Likewise, in the past decade, there has been increased awareness among both professionals and the public regarding the existence of female sexual abusers. A recent rash of cases involving female teachers and their teen “lovers” has led to a raging debate over whether there is a double standard when it comes to the way society, the media and the courts view sexual misconduct by women. It seems the legal system is beginning to take a stand against female sexual offenders, but the punishments given have been criticized as lenient compared with male sexual offenders (Hope & Ong, 2005). The media has played a major role in letting the public know about notorious “affairs” in recent years between older women and boys. The case of Mary Kay Letourneau is outlined in Chapter 4, as an example.

Interestingly, with the development and advancement of the Internet, when one “Googles” the words “mother son incest,” almost two million links come up (as of the end of 2006). The majority of the links are pornographic cites and chat rooms that feature mother-son incest. Apparently, society does have a morbid interest in the idea, but mostly as a sexual fantasy.

During the last decade, I have been licensed as a psychotherapist, earned my doctorate degree in Human Sexuality, and have been certified as a Sex Therapist (Diplomate) and Supervisor by the American Association for Sexuality Educators, Counselors, and Therapists. I have seen many clients in my private practice, including my share of mother-son incest survivors.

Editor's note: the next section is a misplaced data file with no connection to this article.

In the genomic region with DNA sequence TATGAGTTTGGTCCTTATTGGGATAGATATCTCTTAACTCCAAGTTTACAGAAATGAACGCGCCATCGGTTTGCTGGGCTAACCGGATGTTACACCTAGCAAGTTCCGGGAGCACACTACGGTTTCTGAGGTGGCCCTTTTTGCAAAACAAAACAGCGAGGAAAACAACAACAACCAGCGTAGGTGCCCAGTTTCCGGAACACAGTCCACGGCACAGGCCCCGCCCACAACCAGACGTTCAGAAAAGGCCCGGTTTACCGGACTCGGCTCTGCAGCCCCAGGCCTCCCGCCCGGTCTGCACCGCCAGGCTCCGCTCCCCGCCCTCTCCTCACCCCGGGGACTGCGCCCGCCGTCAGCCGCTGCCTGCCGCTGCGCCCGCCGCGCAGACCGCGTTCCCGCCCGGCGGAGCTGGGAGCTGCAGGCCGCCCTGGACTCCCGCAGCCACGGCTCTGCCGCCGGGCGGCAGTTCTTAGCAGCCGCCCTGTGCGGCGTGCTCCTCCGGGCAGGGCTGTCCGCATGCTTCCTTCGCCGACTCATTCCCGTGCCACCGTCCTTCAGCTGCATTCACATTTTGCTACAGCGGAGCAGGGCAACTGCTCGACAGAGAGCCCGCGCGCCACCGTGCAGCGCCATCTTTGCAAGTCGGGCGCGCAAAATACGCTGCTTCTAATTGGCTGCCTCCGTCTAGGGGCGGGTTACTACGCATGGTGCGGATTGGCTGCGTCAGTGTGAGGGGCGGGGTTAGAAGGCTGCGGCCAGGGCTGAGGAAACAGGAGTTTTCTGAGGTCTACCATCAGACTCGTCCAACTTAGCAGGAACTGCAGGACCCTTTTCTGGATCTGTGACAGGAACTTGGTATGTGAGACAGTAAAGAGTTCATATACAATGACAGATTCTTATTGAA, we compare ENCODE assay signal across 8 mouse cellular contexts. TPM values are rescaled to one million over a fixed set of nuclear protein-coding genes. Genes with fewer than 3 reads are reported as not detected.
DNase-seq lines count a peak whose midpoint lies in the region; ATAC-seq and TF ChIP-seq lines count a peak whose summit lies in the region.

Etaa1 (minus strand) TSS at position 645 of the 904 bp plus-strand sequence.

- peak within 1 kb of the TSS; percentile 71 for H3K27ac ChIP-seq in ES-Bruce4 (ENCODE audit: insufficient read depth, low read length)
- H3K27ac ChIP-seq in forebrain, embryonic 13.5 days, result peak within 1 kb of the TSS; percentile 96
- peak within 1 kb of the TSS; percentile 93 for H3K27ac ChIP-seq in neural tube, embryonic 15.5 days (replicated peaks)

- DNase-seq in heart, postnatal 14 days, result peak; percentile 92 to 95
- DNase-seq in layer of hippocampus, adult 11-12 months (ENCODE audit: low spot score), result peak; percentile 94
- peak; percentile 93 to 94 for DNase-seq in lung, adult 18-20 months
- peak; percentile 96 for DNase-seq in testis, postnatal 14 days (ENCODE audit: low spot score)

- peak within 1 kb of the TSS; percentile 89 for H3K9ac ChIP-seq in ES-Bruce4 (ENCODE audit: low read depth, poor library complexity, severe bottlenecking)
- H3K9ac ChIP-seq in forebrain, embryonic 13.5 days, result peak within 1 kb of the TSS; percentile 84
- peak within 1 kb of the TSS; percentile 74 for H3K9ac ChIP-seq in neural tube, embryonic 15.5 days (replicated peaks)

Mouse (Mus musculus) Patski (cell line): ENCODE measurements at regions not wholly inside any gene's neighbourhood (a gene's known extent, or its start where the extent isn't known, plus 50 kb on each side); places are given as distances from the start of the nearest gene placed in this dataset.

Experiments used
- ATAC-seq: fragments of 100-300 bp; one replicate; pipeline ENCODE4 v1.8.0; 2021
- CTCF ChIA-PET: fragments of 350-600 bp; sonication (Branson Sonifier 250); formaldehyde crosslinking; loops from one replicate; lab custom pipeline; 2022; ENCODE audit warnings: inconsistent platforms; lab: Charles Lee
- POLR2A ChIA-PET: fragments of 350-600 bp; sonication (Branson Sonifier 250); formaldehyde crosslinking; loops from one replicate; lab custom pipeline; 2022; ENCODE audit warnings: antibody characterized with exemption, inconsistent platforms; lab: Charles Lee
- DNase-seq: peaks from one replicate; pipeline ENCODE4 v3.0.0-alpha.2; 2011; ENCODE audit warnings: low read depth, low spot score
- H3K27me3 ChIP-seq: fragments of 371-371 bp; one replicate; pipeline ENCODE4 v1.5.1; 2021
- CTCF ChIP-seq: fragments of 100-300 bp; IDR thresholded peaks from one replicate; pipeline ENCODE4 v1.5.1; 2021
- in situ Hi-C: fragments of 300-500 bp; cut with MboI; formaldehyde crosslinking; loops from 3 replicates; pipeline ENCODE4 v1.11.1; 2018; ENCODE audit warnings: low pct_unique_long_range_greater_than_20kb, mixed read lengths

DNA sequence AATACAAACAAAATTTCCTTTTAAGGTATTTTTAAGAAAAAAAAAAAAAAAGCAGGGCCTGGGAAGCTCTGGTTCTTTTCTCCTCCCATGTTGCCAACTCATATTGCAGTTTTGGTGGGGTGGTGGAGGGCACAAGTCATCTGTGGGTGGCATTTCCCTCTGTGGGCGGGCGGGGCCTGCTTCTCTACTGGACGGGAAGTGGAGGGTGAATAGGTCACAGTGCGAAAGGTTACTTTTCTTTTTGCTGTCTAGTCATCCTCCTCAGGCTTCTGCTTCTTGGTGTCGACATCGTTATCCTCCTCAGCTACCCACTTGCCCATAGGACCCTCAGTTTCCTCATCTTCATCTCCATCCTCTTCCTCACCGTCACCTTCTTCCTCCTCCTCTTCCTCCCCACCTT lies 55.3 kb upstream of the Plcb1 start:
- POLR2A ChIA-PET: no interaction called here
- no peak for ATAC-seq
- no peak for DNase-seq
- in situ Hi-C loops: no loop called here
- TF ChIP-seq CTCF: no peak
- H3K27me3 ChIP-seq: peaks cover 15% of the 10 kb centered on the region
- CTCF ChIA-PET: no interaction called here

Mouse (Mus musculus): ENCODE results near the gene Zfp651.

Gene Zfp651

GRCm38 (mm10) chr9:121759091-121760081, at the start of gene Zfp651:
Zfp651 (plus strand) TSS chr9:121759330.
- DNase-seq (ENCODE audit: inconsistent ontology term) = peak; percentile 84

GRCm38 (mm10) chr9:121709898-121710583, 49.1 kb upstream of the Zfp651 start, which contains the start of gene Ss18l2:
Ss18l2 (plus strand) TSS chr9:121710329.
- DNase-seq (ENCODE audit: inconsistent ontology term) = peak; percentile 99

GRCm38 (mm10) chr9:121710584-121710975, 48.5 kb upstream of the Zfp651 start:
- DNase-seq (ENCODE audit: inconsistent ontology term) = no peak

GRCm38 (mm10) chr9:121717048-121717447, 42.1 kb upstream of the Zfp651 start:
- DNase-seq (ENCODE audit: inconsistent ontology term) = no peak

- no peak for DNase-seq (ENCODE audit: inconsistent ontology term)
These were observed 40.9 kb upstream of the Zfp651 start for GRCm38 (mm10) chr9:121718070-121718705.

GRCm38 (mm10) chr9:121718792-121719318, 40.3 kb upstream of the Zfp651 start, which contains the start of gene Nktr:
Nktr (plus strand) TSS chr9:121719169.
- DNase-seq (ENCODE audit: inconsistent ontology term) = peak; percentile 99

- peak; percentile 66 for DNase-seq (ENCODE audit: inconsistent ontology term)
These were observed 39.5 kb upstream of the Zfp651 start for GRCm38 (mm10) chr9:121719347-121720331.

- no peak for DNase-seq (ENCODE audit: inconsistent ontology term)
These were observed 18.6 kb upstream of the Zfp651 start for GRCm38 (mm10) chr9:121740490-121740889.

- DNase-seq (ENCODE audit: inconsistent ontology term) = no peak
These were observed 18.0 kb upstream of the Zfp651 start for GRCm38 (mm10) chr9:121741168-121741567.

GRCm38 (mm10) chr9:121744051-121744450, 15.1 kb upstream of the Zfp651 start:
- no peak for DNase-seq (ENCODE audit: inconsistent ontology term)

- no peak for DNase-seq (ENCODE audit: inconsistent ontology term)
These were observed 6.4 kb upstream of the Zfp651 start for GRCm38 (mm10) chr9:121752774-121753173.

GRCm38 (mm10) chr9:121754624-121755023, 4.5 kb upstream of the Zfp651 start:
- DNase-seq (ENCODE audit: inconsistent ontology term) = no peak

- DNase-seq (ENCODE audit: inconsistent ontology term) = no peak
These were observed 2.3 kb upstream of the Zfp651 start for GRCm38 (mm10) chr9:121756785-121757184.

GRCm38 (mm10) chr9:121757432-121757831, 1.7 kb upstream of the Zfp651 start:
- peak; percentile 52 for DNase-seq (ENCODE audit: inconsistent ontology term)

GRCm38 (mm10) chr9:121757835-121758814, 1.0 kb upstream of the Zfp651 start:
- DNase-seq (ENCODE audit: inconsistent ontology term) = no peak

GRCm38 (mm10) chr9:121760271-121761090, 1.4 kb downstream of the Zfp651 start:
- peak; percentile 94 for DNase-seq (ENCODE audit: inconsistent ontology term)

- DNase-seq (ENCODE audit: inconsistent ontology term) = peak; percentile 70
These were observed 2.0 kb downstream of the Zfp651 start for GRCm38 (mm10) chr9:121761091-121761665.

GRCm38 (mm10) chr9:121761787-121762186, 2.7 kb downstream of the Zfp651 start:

I have also given several presentations about Mother-Son Incest at various professional conferences and seminars. After each presentation, I had several therapists come up to me to discuss their own experience with clients who had been sexually abused by their mothers. But, the most humbling experience I had was at the International Conference of the National Organization on Male Sexual Victimization (NOMSV) in New York, in 2001. Unbeknownst to me, the conference organizers limited the attendance in my presentation only to survivors of mother-son incest. As I began my presentation, I quickly learned there was not much I could tell these men that they did not already know. So, I turned to them and asked them to share whatever they felt like sharing. This was a very powerful, moving experience for me; being in one room with about 20 men, all survivors of mother-son incest, all willing to share their experiences and help others in their recovery.

This revised edition of Mother-Son Incest: The Unthinkable Broken Taboo Persists, is no longer written only for sexuality educators and for helping professionals; I wrote this revised edition also for survivors, their partners, perpetrators, and any interested individuals. As you read through the same five misconceptions, the revised book provides an updated and embellished overview of findings, (Although much of the discussion holds true for other forms of incest and sexual abuse, this book focuses on males who have been sexually abused by their mothers). The new edition has a chapter with personal stories of survivors, and another chapter about recovery from mother-son incest. The book ends with an appendix of resources.

One last thing: This is a difficult book to read. As one of my reviewers on related: “This book can be difficult to read, especially if you’re one of the sons, or a person trying to have a life… with one of them.” I suggest you read this book in a safe environment, when you have time to reflect on it, and make sure you have ready access to a support system.

Hani G. Miletski, Ph.D., MSW
Bethesda, Maryland